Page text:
Why do some “over-trained” sales reps sell nothing?

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Because they are not trained to sell.

Or, to be more precise, they are trained to be “walking catalogues” and not to create the conditions necessary in order that a sales lead buys, in other words the act of selling.

Imagine a high-level athlete, a pole-vaulter for example. When he is not competing he trains hard; he knows it is important and his Federation supplies him with ample funds. So he spends 23% of his time practising pole-vaulting and the remaining 77% of his time attending detailed presentations run by international specialists in:

–        Breathing, concentration, action (by a former member of the SAS)

–        The role of hydrometrics in the flexibility coefficient of new generation composite poles

–        Creating a success dynamic in team sports (by a famous football coach)

–        The anatomy of the rear tendons of a kangaroo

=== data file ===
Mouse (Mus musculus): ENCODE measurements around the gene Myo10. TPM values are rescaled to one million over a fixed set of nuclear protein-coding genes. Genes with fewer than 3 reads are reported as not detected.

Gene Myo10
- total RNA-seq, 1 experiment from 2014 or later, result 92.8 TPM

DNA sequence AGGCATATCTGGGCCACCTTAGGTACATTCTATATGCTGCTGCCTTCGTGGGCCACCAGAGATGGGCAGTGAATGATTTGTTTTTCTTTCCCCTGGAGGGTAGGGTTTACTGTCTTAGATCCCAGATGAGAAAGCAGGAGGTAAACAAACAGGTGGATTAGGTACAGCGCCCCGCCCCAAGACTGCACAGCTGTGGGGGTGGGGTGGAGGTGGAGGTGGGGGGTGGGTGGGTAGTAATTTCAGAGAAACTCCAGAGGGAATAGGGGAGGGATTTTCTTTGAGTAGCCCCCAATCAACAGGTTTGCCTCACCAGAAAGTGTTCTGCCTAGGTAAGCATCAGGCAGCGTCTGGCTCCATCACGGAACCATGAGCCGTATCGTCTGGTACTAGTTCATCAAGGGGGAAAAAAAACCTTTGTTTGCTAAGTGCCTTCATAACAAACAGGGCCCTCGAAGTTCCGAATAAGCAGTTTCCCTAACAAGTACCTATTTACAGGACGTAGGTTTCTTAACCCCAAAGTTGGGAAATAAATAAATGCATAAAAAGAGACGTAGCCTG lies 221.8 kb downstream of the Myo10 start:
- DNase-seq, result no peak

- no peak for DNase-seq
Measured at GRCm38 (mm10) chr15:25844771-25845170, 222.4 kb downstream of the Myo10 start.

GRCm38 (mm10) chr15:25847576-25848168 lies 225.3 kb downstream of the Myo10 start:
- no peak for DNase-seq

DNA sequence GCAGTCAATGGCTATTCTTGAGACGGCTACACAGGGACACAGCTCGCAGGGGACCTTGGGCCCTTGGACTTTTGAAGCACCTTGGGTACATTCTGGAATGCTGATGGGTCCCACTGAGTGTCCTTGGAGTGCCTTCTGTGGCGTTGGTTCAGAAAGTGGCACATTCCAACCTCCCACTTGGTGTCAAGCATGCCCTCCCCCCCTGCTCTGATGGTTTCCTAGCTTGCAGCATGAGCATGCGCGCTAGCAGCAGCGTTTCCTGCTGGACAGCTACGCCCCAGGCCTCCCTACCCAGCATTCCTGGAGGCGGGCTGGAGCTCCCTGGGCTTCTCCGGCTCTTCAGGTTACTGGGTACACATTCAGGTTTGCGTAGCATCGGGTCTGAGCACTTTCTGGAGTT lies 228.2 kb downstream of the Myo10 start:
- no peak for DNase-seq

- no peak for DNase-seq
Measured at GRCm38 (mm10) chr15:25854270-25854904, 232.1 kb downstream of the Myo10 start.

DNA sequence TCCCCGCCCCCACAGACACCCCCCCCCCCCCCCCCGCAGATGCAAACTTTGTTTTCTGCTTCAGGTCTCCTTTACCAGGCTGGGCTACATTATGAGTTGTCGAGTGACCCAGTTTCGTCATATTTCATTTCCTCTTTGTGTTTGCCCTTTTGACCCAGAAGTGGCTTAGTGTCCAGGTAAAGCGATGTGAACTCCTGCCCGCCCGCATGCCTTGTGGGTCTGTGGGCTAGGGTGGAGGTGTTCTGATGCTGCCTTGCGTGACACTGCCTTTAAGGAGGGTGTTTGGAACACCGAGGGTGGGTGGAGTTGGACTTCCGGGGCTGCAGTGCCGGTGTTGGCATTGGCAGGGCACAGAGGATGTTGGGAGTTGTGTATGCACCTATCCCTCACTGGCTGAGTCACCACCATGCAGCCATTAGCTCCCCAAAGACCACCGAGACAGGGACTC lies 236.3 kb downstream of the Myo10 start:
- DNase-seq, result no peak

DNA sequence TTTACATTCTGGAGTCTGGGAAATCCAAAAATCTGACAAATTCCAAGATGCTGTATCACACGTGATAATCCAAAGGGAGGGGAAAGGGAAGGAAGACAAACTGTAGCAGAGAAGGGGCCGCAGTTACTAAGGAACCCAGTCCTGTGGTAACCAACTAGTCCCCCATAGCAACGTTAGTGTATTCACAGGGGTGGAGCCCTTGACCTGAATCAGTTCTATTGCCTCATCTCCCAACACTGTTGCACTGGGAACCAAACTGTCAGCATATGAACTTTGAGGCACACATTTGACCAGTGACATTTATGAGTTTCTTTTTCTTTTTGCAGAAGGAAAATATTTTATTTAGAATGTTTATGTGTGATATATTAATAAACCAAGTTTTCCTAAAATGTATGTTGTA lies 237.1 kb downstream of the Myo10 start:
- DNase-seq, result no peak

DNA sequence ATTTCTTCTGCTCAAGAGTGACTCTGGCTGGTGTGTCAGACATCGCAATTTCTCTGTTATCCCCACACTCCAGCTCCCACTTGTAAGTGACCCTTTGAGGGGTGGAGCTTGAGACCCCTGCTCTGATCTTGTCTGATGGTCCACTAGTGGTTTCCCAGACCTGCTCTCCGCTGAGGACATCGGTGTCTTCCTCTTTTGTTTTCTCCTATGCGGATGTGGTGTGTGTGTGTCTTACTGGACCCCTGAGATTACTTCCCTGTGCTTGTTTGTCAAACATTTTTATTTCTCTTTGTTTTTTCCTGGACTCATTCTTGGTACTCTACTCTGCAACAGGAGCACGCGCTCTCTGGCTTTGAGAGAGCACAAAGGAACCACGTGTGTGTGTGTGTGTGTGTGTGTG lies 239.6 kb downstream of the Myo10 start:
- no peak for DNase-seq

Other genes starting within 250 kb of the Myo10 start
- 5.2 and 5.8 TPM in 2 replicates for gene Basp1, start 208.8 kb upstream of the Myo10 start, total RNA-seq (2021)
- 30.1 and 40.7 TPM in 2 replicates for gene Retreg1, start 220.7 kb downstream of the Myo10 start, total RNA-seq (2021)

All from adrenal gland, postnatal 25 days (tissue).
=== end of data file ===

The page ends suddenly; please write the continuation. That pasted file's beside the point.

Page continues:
Against all expectations, the athlete does not reach the required standard and does not qualify for the next World Championships. What a downer.

He perseveres though and has a respectable sporting career at a national level. Some 15 years later he passes all the exams to become a national coach with flying colours.

Sometimes it is just like that with sales reps. We train them to know “what to say” rather than “what to make someone say”. We train them to talk rather than to listen. We train them to deliver their pitch rather than to ask the right questions. We bet that as long as they “know” they will “know how”.

And the sales figures don’t follow. What a downer.

The way technology is evolving, this kind of sales rep will soon be replaced with a “Pitcher 4.0” whose artificial and increased intelligence will do the job just as well. On-line of course.

Selling, in so far as it means creating the conditions in which a group of individuals will come collectively to a given decision, is a whole different kettle of fish. It is time to stop thinking that we have trained someone well enough because we have rolled out the sales pitch.

Let’s take the time needed to help them become the rain-makers we want them to be.

François Drillon, EXECUTIVE SELLING (www.executive-selling.com)

THE THREE

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